UserView | 2013
For the last two months we’ve surveyed the construction industry to create our 2013 Construction Project Management Software UserView. While there were several important findings from our survey, I’d like to highlight three key takeaways:
We first wanted to know about software adoption and effectiveness in the construction industry. We asked participants to define their project management system as one of four types:
Given the difficulty of managing the high volumes of project documents and complex schedules of modern construction projects, we weren’t surprised to learn that 94 percent of survey participants relied on some kind of software to manage their projects. Out of all participants, 61 percent used a specialized system, 25 percent used generic software and only 8 percent used homegrown software.
The results of our follow-up question—whether their system is working for them—clearly indicate that generic project management systems are difficult to adapt to construction processes, with only 18 percent of users reporting that these systems met their needs. In contrast, 72 percent of specialized software users reported that their system met their needs.
Our results also indicate that construction project managers are comfortable with Cloud-based systems, as 57 percent of participants access their application over the Web. Our own experience in talking to construction professionals at Software Advice is that there’s been a dramatic shift to Cloud-based systems in the last two years. This survey confirms that trend.
Participants using specialized software led the way in project delivery with 29 percent reporting that they deliver projects under budget almost all of the time. For homegrown software users, that figure falls to just six percent.
However, our results indicate that participants had more difficulty completing projects ahead of the project schedule. Participants who used homegrown software reported the best outcomes here, but with only 18 percent reporting that they complete projects ahead of schedule nearly all the time.
Also noteworthy is that no manual users reported finishing projects ahead of schedule almost all the time. This might be a symptom of the delayed communication that can result from relying primarily on phone, email and fax to communicate important project details.
To gauge what gets in the way of effective project management, we presented participants with a list of commonly cited construction obstacles and asked them to rate the prevalence of each. The charts below are ranked from the highest to lowest percentage of participants identifying the obstacle as one they encounter.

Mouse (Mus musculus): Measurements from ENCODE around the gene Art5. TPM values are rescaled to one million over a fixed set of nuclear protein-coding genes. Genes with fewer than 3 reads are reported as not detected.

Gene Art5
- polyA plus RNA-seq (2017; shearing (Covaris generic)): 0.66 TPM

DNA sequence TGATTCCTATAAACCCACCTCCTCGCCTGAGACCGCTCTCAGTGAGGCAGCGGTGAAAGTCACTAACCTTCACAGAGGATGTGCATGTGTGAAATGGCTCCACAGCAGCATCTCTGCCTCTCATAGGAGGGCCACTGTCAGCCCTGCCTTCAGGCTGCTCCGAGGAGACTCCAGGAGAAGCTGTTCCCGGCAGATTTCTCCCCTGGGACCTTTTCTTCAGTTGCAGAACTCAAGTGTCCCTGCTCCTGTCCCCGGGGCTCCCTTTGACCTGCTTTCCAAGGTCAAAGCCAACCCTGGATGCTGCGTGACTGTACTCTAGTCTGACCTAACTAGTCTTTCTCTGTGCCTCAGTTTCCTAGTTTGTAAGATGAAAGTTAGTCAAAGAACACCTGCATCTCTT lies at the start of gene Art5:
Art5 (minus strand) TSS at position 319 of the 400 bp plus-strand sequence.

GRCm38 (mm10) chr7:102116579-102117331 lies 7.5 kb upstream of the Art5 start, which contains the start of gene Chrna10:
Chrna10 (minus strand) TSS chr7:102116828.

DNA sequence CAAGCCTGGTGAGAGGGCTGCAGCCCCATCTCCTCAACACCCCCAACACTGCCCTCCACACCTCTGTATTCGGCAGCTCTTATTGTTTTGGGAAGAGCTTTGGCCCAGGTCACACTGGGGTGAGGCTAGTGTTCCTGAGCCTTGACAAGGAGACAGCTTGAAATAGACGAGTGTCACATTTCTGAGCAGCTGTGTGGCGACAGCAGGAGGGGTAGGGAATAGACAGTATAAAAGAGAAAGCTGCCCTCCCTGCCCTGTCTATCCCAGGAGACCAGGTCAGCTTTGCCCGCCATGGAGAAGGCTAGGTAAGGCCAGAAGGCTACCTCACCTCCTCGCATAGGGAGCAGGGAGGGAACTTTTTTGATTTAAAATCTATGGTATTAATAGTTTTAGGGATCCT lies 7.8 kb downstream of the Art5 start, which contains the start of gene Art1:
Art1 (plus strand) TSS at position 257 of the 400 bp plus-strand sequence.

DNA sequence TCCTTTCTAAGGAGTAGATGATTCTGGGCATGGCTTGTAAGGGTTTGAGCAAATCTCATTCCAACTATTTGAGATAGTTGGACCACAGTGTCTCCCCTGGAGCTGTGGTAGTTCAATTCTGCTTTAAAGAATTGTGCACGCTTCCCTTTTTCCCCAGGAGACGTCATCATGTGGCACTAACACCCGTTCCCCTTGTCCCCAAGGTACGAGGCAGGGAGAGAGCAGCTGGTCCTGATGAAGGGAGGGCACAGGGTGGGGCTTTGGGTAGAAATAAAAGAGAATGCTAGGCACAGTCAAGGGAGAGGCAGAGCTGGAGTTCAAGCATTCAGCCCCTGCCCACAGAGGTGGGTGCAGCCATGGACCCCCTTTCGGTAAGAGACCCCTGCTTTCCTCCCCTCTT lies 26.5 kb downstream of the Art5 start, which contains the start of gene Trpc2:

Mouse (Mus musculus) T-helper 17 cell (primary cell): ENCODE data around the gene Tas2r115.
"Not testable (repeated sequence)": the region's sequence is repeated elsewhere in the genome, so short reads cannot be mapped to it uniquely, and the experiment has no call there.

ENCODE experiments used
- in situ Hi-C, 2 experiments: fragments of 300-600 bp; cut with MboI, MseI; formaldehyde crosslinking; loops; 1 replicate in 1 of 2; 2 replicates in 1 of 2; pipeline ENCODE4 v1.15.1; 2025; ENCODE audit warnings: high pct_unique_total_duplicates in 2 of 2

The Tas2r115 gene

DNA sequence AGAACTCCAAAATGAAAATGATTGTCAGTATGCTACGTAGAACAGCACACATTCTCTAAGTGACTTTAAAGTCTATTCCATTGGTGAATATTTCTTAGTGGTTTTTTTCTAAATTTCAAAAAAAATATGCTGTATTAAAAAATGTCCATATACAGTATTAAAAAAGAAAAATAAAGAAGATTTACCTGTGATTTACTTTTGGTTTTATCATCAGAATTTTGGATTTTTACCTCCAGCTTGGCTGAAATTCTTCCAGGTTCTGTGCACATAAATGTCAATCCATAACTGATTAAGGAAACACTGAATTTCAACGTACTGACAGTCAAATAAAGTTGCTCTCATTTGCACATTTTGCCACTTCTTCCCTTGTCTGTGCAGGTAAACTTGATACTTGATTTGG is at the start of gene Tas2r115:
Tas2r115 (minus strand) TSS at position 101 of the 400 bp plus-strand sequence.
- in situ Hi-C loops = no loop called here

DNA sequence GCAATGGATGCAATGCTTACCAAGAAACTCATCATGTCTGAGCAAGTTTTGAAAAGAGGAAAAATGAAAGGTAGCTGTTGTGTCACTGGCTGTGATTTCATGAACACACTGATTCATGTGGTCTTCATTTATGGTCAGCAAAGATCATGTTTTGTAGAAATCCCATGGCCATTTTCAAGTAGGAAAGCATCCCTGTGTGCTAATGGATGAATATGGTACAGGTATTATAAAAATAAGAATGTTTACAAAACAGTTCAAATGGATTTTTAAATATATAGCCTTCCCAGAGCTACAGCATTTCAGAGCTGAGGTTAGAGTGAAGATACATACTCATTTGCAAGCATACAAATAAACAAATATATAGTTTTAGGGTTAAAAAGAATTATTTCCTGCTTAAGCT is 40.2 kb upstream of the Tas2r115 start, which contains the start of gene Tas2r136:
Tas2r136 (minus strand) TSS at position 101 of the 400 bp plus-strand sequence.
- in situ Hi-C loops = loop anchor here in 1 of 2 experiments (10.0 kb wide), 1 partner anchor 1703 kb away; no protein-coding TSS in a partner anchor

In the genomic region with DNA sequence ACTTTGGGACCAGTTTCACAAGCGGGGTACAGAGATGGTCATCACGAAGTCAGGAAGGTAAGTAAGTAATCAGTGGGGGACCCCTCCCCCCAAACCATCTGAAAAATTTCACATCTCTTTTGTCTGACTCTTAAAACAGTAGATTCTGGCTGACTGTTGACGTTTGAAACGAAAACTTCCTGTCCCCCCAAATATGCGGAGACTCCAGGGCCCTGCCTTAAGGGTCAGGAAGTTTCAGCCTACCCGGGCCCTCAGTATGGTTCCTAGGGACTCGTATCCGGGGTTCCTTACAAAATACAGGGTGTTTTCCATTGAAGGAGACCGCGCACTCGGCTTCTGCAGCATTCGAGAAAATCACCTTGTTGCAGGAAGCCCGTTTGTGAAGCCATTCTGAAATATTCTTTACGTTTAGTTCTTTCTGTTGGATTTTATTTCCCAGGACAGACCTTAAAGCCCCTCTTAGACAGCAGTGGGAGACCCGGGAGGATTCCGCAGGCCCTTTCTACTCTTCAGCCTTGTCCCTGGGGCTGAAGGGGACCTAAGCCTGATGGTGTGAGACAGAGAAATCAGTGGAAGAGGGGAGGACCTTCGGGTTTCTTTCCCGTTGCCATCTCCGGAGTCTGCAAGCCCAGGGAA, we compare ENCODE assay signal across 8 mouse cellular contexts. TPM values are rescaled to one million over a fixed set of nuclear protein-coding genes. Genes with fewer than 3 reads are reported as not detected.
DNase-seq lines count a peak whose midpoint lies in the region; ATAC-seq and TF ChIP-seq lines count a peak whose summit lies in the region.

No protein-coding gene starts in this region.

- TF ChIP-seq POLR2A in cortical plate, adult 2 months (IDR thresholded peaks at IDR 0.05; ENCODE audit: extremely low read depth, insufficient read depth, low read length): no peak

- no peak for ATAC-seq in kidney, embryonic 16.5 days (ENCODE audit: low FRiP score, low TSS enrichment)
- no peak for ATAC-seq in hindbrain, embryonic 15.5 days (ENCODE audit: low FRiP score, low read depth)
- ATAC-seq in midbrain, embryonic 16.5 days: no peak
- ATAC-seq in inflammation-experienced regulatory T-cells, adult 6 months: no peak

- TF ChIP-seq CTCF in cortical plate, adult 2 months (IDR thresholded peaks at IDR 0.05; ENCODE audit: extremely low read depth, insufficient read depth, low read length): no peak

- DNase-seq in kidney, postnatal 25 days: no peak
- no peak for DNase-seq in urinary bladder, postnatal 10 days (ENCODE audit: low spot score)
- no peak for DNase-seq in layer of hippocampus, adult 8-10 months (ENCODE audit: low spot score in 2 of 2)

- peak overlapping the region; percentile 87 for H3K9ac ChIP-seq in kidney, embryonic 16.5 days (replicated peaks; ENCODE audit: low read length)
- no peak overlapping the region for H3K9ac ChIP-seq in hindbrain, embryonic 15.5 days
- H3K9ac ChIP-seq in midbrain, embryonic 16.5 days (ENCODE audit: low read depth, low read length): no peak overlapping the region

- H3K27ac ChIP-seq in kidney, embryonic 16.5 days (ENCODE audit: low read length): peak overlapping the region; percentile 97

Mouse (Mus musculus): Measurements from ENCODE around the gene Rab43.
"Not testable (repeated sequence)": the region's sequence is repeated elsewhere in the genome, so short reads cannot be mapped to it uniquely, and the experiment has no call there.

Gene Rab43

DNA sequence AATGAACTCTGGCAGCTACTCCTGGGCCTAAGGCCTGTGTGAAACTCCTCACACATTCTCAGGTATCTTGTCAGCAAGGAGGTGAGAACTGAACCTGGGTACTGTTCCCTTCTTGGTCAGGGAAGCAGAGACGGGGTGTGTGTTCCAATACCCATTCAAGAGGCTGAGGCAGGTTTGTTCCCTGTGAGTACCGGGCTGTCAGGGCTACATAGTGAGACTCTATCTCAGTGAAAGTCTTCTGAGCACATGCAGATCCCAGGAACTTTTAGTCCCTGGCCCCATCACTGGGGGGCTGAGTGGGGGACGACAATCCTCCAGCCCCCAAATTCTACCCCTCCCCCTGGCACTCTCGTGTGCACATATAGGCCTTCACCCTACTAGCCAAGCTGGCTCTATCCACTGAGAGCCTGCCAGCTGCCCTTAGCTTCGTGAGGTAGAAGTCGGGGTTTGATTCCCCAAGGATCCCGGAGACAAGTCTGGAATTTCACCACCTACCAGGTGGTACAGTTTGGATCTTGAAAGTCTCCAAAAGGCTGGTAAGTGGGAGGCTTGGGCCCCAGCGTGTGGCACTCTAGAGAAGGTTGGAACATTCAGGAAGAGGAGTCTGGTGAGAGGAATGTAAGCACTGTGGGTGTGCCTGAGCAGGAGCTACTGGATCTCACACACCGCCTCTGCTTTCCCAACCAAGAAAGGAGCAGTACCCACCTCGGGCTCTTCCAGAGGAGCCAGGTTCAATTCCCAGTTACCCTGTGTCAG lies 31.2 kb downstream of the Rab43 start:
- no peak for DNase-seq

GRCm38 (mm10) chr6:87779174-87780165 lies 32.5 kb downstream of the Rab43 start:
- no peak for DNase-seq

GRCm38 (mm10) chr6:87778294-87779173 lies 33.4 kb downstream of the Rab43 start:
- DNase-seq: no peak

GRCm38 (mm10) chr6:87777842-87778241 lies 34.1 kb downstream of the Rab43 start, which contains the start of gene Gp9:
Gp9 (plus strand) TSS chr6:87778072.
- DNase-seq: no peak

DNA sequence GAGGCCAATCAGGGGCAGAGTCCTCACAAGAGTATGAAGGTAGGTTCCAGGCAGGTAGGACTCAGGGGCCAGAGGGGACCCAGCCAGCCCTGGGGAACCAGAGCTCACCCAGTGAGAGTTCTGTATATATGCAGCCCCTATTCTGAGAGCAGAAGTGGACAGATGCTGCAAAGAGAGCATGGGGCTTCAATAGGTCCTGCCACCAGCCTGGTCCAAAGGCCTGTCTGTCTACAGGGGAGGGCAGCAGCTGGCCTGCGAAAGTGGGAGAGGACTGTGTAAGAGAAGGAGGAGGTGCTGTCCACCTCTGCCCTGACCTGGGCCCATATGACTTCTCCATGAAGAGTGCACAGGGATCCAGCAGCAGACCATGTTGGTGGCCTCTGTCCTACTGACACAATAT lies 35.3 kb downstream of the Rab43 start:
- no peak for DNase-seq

The leading obstacles to delivering projects within budget were starting from inaccurate initial project estimates (i.e., the estimator bidding too low on the project) and working from incomplete plans. This reinforces the importance of the pre-construction phase (i.e., the takeoff, estimating and bidding processes) and demonstrates how critical creating complete and accurate bids is to staying within budget.
We also asked participants about obstacles to completing projects on time. The two primary causes of project delays involved changing projects plans—change orders altering plans and scope creep. This again points to the importance of getting everyone on the same page before construction begins. Trailing just behind these two obstacles was unforeseen site conditions (e.g., cracks in the foundation).
Finally, we wanted to know about general project management challenges. The top challenge in managing projects effectively was getting everyone on the team to use the same project management system, indicated below as “software adoption.” Just behind that obstacle was standardizing project documentation so that project information is accessible to everyone on the team.
Similar to our section on challenges, we presented participants with commonly-cited project management software benefits and asked them to rate the benefits of their system.
The chart below ranks system benefits from highest to lowest percentage of project managers who say they have realized each software benefit. Standardizing project management processes, improving access to documents and enhanced collaboration led the way as the top benefits of project management software.
We also wanted to know how satisfied users are with software functionality and software vendor services.
From a functionality standpoint, survey participants showed the highest satisfaction with how their systems tracked and managed project documents (e.g., RFI tracking and submittal management).
Participants indicated they are least satisfied with their systems’ job costing and resource management features. Strengthening these features would help with budget tracking and could lead to delivering more projects within budget.
On the services front, participants were most satisfied with the email and phone support and training services provided by their vendors. But survey participants indicated that they were least satisfied with product enhancement updates, software version upgrades and user conferences.
At the end our survey, we gave participants the opportunity to tell us about their top project management priorities in 2013. Naturally, improving company profitability and getting more work were cited frequently. However, four common themes arose that aligned nicely with the top challenges participants cited earlier in our survey:
We heard from 230 construction professionals who represent a diverse cross-section of company sizes, industries and trades and types of projects. Below is a breakdown of our survey participant demographics.